AlterNet

FBI Deputizes Private Contractors With Extraordinary Powers, Including ‘Shoot to Kill’

By Matthew Rothschild, The Progressive
Posted on February 8, 2008, Printed on February 9, 2008
http://www.alternet.org/story/76388/

Today, more than 23,000 representatives of private industry are working quietly with the FBI and the Department of Homeland Security. The members of this rapidly growing group, called InfraGard, receive secret warnings of terrorist threats before the public does — and, at least on one occasion, before elected officials. In return, they provide information to the government, which alarms the ACLU. But there may be more to it than that. One business executive, who showed me his InfraGard card, told me they have permission to “shoot to kill” in the event of martial law. InfraGard is “a child of the FBI,” says Michael Hershman, the chairman of the advisory board of the InfraGard National Members Alliance and CEO of the Fairfax Group, an international consulting firm.

InfraGard started in Cleveland back in 1996, when the private sector there cooperated with the FBI to investigate cyber threats.

“Then the FBI cloned it,” says Phyllis Schneck, chairman of the board of directors of the InfraGard National Members Alliance, and the prime mover behind the growth of InfraGard over the last several years.

InfraGard itself is still an FBI operation, with FBI agents in each state overseeing the local InfraGard chapters. (There are now eighty-six of them.) The alliance is a nonprofit organization of private sector InfraGard members.

“We are the owners, operators, and experts of our critical infrastructure, from the CEO of a large company in agriculture or high finance to the guy who turns the valve at the water utility,” says Schneck, who by day is the vice president of research integration at Secure Computing.

“At its most basic level, InfraGard is a partnership between the Federal Bureau of Investigation and the private sector,” the InfraGard website states. “InfraGard chapters are geographically linked with FBI Field Office territories.”

In November 2001, InfraGard had around 1,700 members. As of late January, InfraGard had 23,682 members, according to its website, http://www.infragard.net, which adds that “350 of our nation’s Fortune 500 have a representative in InfraGard.”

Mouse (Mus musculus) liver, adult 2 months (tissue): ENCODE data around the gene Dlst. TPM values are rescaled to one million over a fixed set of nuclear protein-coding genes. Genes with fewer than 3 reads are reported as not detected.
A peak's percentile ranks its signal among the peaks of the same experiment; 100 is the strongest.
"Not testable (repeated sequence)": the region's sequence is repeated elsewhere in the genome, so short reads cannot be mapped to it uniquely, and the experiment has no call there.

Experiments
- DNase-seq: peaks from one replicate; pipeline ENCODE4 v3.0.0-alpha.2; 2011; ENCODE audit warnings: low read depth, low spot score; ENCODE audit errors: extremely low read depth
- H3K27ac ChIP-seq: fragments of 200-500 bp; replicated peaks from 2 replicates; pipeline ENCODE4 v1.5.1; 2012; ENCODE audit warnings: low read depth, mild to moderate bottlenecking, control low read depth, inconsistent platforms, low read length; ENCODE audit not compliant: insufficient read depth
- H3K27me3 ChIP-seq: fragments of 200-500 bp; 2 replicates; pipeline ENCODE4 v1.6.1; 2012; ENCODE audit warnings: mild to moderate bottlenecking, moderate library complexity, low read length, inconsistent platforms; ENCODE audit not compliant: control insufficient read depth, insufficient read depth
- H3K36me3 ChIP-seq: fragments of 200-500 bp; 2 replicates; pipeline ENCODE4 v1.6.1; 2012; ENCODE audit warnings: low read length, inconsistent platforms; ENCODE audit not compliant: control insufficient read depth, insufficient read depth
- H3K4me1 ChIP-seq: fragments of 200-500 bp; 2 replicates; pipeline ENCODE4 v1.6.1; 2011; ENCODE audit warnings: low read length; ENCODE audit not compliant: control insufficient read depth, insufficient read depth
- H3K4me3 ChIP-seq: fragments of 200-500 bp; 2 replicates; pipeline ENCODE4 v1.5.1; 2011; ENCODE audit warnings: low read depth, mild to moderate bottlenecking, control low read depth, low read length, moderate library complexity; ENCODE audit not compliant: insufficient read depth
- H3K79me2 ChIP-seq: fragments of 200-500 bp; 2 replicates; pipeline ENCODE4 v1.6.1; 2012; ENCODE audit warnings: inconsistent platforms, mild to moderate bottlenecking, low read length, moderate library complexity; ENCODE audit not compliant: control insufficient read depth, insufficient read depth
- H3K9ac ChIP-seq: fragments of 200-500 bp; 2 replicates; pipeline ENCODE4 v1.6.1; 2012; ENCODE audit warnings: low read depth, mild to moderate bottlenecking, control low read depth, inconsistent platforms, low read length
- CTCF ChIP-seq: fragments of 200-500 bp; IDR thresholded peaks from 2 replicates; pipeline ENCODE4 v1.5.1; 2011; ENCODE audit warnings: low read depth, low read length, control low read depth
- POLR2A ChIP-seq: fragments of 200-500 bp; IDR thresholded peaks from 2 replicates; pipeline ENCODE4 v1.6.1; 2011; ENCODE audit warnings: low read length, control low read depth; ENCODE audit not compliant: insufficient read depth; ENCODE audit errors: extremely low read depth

To join, each person must be sponsored by “an existing InfraGard member, chapter, or partner organization.” The FBI then vets the applicant. On the application form, prospective members are asked which aspect of the critical infrastructure their organization deals with. These include: agriculture, banking and finance, the chemical industry, defense, energy, food, information and telecommunications, law enforcement, public health, and transportation.

FBI Director Robert Mueller addressed an InfraGard convention on August 9, 2005. At that time, the group had less than half as many members as it does today. “To date, there are more than 11,000 members of InfraGard,” he said. “From our perspective that amounts to 11,000 contacts . . . and 11,000 partners in our mission to protect America.” He added a little later, “Those of you in the private sector are the first line of defense.”

He urged InfraGard members to contact the FBI if they “note suspicious activity or an unusual event.” And he said they could sic the FBI on “disgruntled employees who will use knowledge gained on the job against their employers.”

In an interview with InfraGard after the conference, which is featured prominently on the InfraGard members’ website, Mueller says: “It’s a great program.”

The ACLU is not so sanguine.

“There is evidence that InfraGard may be closer to a corporate TIPS program, turning private-sector corporations — some of which may be in a position to observe the activities of millions of individual customers — into surrogate eyes and ears for the FBI,” the ACLU warned in its August 2004 report The Surveillance-Industrial Complex: How the American Government Is Conscripting Businesses and Individuals in the Construction of a Surveillance Society.

InfraGard is not readily accessible to the general public. Its communications with the FBI and Homeland Security are beyond the reach of the Freedom of Information Act under the “trade secrets” exemption, its website says. And any conversation with the public or the media is supposed to be carefully rehearsed.

“The interests of InfraGard must be protected whenever presented to non-InfraGard members,” the website states. “During interviews with members of the press, controlling the image of InfraGard being presented can be difficult. Proper preparation for the interview will minimize the risk of embarrassment. . . . The InfraGard leadership and the local FBI representative should review the submitted questions, agree on the predilection of the answers, and identify the appropriate interviewee. . . . Tailor answers to the expected audience. . . . Questions concerning sensitive information should be avoided.”